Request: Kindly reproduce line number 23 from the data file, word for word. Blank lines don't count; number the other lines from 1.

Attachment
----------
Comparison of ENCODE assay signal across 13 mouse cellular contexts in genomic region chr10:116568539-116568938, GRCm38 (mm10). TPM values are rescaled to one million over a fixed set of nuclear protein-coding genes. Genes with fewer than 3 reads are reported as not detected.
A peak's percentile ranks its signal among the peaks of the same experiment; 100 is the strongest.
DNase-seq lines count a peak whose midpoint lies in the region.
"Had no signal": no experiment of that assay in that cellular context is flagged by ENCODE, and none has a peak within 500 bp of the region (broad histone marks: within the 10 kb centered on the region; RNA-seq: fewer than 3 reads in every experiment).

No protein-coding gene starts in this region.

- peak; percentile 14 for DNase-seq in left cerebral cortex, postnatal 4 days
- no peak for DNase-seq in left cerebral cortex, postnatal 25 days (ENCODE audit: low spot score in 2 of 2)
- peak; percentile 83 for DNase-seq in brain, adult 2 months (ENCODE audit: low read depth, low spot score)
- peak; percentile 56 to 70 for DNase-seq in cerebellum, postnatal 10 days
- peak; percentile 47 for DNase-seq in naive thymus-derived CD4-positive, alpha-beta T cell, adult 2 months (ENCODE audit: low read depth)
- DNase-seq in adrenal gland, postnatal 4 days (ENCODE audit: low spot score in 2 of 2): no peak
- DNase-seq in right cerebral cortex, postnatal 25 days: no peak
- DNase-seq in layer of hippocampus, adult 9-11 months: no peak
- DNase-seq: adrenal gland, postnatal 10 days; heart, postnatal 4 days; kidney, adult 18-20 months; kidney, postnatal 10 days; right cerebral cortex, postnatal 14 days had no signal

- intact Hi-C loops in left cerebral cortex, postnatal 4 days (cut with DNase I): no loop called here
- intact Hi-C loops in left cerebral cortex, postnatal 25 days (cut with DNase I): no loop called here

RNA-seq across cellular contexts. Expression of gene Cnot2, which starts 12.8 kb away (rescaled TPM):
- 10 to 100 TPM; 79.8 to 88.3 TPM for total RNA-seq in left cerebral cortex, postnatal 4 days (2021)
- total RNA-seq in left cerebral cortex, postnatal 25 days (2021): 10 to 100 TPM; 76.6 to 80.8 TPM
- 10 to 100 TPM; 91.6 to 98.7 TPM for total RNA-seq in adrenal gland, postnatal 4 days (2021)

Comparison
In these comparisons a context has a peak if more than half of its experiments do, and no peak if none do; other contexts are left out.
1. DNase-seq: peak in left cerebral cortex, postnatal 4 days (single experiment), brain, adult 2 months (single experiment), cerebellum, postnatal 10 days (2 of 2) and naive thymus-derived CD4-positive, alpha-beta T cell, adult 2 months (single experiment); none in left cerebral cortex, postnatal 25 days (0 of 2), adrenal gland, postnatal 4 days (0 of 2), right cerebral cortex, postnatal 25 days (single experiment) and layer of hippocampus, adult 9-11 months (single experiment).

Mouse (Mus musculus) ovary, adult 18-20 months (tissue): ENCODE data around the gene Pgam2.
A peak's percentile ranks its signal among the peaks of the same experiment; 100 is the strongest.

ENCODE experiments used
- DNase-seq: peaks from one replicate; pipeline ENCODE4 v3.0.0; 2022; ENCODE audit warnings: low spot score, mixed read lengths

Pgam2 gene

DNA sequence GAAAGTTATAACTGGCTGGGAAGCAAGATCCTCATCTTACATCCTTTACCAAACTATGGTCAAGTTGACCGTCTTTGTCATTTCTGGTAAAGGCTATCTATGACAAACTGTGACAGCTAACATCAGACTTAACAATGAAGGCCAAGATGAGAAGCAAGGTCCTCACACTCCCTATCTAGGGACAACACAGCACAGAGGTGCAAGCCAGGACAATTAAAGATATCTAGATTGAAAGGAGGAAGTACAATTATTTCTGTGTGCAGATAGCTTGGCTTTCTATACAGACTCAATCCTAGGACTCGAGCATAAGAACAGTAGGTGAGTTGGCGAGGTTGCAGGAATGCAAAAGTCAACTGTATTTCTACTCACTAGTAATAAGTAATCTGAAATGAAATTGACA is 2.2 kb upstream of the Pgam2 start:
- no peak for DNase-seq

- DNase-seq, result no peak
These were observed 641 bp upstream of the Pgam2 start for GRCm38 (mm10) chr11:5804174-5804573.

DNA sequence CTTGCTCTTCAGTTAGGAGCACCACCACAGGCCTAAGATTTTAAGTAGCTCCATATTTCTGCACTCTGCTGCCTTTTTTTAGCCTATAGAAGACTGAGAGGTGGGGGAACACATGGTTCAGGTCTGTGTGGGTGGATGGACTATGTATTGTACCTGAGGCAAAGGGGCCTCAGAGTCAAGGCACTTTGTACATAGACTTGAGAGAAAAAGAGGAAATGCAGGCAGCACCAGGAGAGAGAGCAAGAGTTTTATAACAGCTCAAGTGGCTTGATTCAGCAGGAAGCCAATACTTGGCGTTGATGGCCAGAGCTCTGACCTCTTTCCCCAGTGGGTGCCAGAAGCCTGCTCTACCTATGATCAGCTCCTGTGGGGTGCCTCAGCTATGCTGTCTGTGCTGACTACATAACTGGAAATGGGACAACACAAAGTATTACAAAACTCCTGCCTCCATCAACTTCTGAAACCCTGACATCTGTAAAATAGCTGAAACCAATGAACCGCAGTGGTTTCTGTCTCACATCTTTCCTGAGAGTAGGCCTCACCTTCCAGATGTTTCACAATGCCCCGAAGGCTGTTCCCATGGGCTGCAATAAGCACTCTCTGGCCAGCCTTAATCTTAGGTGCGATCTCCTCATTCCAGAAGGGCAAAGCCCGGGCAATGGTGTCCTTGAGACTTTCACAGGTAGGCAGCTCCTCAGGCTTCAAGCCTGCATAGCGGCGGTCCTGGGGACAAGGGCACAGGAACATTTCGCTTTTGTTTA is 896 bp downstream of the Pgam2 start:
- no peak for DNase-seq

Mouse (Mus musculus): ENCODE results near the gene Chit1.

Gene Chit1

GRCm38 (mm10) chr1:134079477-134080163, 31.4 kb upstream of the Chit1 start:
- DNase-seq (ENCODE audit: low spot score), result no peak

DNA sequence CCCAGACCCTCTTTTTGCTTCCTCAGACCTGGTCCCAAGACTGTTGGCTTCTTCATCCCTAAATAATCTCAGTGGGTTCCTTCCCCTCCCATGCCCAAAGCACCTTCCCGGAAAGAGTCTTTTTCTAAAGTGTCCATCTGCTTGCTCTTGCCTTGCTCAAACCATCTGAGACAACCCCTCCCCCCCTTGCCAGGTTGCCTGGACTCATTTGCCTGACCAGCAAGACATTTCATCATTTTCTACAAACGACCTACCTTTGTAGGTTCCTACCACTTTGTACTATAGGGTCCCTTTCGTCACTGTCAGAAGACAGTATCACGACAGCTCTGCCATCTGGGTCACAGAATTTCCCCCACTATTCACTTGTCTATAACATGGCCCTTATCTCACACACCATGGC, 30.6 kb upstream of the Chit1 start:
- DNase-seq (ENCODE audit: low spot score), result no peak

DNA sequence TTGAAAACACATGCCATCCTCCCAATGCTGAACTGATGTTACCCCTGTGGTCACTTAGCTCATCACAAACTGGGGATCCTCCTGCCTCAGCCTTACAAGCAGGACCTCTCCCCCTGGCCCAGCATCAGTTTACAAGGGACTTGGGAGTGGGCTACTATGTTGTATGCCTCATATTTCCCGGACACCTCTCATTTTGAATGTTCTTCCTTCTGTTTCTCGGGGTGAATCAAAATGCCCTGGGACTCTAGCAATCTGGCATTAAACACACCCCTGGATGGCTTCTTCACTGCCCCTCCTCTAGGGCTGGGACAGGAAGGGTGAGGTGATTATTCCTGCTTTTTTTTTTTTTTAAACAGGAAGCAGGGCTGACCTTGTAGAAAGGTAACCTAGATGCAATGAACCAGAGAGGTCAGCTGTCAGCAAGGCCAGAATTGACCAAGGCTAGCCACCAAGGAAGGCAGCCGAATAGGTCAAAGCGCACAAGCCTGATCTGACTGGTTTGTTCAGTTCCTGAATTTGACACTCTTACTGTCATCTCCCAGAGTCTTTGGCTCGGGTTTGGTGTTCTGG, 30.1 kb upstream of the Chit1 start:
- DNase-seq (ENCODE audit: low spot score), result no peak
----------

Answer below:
1. DNase-seq: peak in left cerebral cortex, postnatal 4 days (single experiment), brain, adult 2 months (single experiment), cerebellum, postnatal 10 days (2 of 2) and naive thymus-derived CD4-positive, alpha-beta T cell, adult 2 months (single experiment); none in left cerebral cortex, postnatal 25 days (0 of 2), adrenal gland, postnatal 4 days (0 of 2), right cerebral cortex, postnatal 25 days (single experiment) and layer of hippocampus, adult 9-11 months (single experiment).